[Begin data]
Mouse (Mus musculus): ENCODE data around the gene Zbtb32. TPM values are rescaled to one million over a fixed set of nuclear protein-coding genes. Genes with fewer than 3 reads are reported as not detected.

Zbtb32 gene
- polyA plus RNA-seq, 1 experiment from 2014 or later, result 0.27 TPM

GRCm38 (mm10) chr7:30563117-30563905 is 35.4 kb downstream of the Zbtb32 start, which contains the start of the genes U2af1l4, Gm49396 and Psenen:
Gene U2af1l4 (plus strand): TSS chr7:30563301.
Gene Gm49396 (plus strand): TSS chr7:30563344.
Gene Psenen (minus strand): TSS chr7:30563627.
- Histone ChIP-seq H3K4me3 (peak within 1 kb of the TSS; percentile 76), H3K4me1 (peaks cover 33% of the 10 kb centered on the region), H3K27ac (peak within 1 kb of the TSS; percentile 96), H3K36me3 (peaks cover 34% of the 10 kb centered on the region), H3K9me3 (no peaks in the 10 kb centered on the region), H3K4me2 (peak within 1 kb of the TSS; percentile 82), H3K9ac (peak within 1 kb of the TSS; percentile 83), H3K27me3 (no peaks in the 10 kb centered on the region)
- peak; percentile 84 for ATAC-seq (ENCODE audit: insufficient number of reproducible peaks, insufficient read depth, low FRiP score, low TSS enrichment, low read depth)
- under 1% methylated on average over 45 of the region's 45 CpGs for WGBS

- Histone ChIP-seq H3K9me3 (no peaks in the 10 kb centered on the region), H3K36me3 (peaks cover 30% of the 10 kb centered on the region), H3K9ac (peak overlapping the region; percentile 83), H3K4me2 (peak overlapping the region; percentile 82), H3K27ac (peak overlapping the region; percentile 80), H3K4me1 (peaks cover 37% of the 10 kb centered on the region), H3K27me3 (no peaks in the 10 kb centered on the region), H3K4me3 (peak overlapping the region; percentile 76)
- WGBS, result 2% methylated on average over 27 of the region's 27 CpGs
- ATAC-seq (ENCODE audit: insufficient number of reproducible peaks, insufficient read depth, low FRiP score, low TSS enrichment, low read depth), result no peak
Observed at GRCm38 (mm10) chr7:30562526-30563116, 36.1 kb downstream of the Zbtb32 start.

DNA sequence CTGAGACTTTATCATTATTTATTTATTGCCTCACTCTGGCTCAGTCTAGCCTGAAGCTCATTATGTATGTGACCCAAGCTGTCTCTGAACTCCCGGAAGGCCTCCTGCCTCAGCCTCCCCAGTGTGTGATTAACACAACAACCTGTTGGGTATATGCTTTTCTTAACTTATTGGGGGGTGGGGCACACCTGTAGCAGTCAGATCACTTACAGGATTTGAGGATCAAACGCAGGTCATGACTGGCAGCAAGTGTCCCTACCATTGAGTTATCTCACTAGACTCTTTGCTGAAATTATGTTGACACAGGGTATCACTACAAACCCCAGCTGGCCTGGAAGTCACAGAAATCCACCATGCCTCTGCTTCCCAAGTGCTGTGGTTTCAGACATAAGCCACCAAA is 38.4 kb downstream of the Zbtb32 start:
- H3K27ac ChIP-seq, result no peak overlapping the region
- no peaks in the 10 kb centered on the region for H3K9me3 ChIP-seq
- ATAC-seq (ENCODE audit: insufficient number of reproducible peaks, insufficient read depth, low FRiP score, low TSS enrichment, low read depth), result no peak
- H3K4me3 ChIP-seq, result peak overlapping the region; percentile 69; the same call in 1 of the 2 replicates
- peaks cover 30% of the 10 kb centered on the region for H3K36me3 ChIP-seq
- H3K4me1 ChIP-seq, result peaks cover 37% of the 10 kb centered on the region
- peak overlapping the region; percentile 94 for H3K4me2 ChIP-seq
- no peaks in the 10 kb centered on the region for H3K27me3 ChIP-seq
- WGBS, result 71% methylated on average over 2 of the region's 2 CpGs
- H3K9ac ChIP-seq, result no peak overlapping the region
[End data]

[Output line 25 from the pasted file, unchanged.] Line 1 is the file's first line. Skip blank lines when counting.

- H3K9ac ChIP-seq, result no peak overlapping the region